3 thoughts on “The EquiShrug”

  1. Your description of the lunging is spot on. I shook my head the instant I read the word Pessoa!! I show in Florida in the winter and this past season I was showing (dressage) at the Global showgrounds where they were simultaneously holding a hunter derby. Hunter in America and Canada has nothing to do with field hunting as you may know. So all the horses are lunged into submission, usually by Latino grooms, so they will be calm and serene and go quietly over the jumps in the derby field. Horses and ponies round and round and round! My question is this: if they do this all the time does it not make the horse more fit and possibly more ‘up’? I have to assume that at home something else is employed. Something chemical from what I have heard.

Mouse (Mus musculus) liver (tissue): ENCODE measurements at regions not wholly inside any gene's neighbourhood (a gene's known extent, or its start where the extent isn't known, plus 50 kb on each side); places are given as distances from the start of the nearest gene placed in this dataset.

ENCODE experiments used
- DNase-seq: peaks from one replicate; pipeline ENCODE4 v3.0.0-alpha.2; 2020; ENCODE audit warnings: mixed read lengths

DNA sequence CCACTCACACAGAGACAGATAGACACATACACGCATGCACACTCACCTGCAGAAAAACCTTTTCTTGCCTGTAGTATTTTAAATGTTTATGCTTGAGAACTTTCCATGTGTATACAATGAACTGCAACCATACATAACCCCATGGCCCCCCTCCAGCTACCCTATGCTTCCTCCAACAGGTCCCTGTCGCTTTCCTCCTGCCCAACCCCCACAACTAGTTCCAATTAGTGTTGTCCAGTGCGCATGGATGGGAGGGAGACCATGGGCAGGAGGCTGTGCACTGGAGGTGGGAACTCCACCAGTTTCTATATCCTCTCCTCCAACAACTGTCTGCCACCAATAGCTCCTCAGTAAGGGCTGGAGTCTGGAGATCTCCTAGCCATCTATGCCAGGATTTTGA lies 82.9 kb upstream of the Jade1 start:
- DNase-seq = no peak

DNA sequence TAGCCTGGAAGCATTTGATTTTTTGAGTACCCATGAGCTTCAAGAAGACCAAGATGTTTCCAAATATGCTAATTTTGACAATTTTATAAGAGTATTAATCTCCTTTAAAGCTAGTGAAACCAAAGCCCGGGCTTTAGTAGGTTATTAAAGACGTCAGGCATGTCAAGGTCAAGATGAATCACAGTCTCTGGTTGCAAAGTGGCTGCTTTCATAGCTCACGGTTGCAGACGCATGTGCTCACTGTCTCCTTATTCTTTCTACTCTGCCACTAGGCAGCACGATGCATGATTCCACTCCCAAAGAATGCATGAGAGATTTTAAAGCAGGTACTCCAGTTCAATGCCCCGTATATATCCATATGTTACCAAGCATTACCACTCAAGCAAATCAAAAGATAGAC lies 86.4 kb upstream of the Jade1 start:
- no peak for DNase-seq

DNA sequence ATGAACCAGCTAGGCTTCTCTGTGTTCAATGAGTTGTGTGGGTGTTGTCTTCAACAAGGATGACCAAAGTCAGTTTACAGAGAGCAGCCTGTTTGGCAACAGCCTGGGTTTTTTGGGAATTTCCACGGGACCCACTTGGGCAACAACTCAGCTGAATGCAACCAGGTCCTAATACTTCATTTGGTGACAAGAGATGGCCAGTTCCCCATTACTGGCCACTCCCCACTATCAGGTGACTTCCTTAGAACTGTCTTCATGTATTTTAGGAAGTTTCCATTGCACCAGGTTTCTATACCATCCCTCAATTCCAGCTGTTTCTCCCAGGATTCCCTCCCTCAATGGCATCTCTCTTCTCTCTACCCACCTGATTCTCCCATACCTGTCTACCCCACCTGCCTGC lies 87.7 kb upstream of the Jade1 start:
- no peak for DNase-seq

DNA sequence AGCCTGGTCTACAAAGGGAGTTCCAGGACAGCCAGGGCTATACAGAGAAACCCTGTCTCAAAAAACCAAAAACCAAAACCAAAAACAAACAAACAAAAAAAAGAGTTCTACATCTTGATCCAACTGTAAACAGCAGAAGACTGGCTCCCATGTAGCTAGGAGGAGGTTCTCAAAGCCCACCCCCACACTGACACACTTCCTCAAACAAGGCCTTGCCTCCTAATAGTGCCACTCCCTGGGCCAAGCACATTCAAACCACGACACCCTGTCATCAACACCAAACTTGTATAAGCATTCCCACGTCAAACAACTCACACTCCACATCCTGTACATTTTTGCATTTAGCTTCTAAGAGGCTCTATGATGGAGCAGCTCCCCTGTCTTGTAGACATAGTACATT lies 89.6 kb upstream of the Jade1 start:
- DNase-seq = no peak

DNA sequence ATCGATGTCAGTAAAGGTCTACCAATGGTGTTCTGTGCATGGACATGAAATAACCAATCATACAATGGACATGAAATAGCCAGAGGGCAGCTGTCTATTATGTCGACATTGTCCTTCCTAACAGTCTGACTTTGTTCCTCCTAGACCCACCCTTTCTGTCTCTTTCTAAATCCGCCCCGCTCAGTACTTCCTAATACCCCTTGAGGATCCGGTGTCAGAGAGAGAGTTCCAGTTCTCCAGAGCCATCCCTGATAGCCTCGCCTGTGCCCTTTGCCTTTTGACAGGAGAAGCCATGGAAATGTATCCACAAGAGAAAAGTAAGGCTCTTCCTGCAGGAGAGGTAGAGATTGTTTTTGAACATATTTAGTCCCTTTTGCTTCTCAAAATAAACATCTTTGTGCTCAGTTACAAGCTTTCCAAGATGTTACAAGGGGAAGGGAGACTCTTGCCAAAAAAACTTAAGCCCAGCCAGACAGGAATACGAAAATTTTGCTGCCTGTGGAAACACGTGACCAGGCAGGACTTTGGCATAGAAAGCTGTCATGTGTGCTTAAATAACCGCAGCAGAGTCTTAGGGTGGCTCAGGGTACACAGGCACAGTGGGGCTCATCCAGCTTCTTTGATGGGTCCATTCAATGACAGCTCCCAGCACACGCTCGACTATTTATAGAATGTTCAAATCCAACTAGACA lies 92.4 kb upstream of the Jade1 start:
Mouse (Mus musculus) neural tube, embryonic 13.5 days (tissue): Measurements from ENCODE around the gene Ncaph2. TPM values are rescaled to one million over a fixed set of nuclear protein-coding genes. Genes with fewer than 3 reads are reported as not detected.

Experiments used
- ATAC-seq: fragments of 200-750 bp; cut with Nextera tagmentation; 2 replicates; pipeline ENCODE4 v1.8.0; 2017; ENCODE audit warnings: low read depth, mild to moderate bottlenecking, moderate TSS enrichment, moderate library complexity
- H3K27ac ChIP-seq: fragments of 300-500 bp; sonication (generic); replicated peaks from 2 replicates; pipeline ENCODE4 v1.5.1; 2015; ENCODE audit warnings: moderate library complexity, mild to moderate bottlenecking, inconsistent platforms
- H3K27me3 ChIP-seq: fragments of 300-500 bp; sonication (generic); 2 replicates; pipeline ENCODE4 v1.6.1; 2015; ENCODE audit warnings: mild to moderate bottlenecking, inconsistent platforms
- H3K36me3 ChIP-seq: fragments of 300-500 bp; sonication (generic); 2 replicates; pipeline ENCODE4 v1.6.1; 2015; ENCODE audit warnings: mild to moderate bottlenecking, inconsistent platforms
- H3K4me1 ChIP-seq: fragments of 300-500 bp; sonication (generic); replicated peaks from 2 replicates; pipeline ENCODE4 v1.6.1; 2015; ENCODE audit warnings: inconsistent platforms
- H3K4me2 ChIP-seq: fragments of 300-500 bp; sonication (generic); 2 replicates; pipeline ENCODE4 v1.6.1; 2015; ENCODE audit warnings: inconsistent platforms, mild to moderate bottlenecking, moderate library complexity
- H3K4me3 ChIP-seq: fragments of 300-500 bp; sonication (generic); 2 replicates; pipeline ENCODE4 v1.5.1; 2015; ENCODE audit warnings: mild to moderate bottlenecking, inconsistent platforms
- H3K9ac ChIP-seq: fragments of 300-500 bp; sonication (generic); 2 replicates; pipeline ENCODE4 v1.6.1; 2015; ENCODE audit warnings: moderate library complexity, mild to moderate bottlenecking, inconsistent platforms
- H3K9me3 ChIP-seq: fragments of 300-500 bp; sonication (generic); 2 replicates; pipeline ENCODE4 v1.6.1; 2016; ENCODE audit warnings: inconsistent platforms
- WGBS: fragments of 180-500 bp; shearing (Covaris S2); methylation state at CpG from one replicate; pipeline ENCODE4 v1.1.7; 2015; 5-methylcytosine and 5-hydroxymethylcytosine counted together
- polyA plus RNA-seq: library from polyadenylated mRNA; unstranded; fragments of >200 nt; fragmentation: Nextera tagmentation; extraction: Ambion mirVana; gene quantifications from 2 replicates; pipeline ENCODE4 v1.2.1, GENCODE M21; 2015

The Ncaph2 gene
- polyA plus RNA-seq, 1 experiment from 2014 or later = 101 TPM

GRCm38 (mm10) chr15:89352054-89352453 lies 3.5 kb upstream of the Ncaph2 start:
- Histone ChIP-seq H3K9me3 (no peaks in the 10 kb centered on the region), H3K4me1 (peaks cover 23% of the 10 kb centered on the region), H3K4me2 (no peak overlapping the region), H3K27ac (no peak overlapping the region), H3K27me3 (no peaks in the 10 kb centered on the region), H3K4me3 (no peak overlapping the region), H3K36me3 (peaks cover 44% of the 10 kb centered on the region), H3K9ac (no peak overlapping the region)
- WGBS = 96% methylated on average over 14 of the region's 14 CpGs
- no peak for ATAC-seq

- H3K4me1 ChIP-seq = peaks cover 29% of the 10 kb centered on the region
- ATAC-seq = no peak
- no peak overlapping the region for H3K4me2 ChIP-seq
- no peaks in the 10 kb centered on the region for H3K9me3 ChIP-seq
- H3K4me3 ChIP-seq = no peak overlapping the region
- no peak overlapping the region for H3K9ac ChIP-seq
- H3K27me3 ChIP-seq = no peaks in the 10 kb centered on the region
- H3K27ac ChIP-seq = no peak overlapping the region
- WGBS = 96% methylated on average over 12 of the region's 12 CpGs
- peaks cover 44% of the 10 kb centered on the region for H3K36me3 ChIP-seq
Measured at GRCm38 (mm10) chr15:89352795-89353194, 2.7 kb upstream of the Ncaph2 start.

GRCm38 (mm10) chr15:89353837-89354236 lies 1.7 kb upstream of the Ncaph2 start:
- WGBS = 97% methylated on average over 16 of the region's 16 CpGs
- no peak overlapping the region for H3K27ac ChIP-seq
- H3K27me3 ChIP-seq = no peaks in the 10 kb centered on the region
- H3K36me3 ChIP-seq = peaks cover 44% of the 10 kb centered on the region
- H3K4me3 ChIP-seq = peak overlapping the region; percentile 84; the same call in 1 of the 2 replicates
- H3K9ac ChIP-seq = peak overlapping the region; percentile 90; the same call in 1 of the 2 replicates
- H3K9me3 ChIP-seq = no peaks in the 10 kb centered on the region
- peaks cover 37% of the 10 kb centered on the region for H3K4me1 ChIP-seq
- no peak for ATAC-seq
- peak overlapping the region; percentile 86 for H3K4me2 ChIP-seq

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    1. Yes, and I agree 100% with you. I’m aware of some other disturbing tactics also to keep horses calm that I may address soon , and its nothing to do with good horsemanship. Thank you Anne for stopping by to read and comment, its very much appreciated.

      Liked by 1 person

      1. The medication situation in the hunter discipline in the US and Canada is very dicey. It is not an FEI discipline but many within the ranks are trying to raise awareness of the over use and downright illegal use of sedation in the discipline. I look forward to reading more on your blog. Just for the record as a teenager I got told off by the Hunt Master for galloping out in front and rather out of control.

        Liked by 1 person